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Targeting Helpers of Heat Shock Proteins Could Help Treat Cancer, Cardiovascular Disease
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Targeting Helpers of Heat Shock Proteins Could Help Treat Cancer, Cardiovascular Disease

Targeting Helpers of Heat Shock Proteins Could Help Treat Cancer, Cardiovascular Disease
News

Targeting Helpers of Heat Shock Proteins Could Help Treat Cancer, Cardiovascular Disease

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Dissecting how heat shock protein 90 gets steroid receptors into shape to use hormones like estrogen and testosterone could lead to targeted therapies for hormone-driven cancers, such as breast and prostate, that need them as well, Medical College of Georgia researchers say.

"We are trying to understand how Hsp90 folds steroid receptors into the proper conformation so they work," says Dr. Ahmed Chadli, biochemist in the MCG Center for Molecular Chaperones/Radiobiology and Cancer Virology. "The goal is to interfere with their function when they are helping cancer."

Hsp90 is vital to steroid receptors whether they are involved with normal hormonal function or cancer. Vital to Hsp90 are helpers such as p23 that help it dock at the receptor, and another Dr. Chadli discovered, GCUNC45, that helps stabilize Hsp90 at the receptor.

In fact, drugs that eventually target the helpers of Hsp90 may one day help physicians target cancer.

"Our hypothesis is that p23 and other co-chaperones helping Hsp90 are driving these hormone-driven cancers," Dr. Chadli says. "We think the Hsp90 machinery is an important piece of cancer development. Whatever we can do to modulate Hsp90 machinery, by targeting it directly or its helpers, is a good thing."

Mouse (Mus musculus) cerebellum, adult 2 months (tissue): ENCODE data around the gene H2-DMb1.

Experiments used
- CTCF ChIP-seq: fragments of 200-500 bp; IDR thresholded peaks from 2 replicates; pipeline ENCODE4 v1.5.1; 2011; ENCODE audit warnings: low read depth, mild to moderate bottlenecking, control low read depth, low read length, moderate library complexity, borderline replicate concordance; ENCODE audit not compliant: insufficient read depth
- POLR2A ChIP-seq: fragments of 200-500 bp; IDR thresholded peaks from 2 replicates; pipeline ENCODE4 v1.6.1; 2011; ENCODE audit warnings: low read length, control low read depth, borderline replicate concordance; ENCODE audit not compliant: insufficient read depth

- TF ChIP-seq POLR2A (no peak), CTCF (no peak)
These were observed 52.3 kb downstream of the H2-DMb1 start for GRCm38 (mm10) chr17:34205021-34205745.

While every cell needs heat shock proteins, cancer cells need them even more to maintain their mutated, unstable and extremely busy proteins, he says. "The terminology we use is that the Hsp90 machinery is hijacked by cancer," says Dr. Chadli.

Proteins that enable cancer basics such as endless cell reproduction, securing a constant supply of blood and oxygen and ignoring signals to commit suicide, are all dependent on Hsp90. Experience with Hsp90 inhibitors already under study for cancer shows they tend to migrate to the highly active Hsp90 in tumors.

He wants to block Hsp90 in cancer cells by learning more about how it works in normal and cancer cells. A recent grant from the American Heart Association will enable him to further decipher how GCUNC45 interacts with Hsp90 and how that interaction affects steroid receptor function. "By understanding how these interactions are happening, we could modulate the function of the receptor, Hsp90 or both."
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